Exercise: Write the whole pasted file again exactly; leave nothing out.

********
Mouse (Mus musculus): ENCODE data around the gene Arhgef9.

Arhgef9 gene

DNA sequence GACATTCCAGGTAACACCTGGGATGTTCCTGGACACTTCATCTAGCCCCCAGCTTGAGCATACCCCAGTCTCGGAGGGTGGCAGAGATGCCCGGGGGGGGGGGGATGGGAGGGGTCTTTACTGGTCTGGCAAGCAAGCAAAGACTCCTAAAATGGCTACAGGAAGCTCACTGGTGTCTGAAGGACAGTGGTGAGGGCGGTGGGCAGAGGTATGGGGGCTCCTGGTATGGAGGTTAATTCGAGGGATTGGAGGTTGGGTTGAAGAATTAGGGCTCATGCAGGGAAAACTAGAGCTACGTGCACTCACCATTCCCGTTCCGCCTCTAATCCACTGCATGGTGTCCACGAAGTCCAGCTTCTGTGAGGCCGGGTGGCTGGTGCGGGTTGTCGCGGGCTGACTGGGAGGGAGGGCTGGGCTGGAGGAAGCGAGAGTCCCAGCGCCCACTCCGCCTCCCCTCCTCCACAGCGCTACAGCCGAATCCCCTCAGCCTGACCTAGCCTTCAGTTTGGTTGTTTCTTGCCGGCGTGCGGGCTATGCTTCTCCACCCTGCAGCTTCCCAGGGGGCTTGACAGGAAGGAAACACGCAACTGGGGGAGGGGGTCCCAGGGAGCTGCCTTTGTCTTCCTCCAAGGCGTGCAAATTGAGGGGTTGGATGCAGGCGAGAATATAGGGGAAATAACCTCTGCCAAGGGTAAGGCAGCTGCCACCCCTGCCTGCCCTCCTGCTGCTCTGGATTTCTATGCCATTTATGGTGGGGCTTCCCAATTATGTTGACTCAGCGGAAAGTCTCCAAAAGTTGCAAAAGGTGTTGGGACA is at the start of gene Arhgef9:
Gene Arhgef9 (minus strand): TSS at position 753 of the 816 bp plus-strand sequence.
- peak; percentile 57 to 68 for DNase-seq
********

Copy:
Mouse (Mus musculus): ENCODE data around the gene Arhgef9.

Arhgef9 gene

DNA sequence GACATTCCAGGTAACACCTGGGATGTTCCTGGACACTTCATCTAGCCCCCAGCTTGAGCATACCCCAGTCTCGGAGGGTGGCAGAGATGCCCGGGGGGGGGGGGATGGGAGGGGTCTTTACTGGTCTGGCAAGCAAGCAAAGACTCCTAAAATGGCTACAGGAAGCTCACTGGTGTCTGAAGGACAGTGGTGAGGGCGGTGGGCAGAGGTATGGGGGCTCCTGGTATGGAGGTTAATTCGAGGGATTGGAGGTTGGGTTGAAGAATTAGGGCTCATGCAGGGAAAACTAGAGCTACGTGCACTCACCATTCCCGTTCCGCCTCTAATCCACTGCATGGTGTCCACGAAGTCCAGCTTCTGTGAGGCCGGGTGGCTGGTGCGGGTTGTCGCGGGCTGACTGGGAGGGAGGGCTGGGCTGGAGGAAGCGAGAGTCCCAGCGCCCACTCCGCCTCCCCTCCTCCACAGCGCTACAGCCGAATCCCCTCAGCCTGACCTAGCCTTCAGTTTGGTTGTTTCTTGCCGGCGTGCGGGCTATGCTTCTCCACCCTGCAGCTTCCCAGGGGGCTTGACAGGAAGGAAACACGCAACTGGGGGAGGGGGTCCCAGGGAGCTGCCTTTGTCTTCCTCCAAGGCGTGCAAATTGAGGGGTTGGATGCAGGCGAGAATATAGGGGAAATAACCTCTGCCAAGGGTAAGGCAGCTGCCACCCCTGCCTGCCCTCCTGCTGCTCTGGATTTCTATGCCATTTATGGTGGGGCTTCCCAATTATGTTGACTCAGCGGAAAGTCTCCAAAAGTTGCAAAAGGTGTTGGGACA is at the start of gene Arhgef9:
Gene Arhgef9 (minus strand): TSS at position 753 of the 816 bp plus-strand sequence.
- peak; percentile 57 to 68 for DNase-seq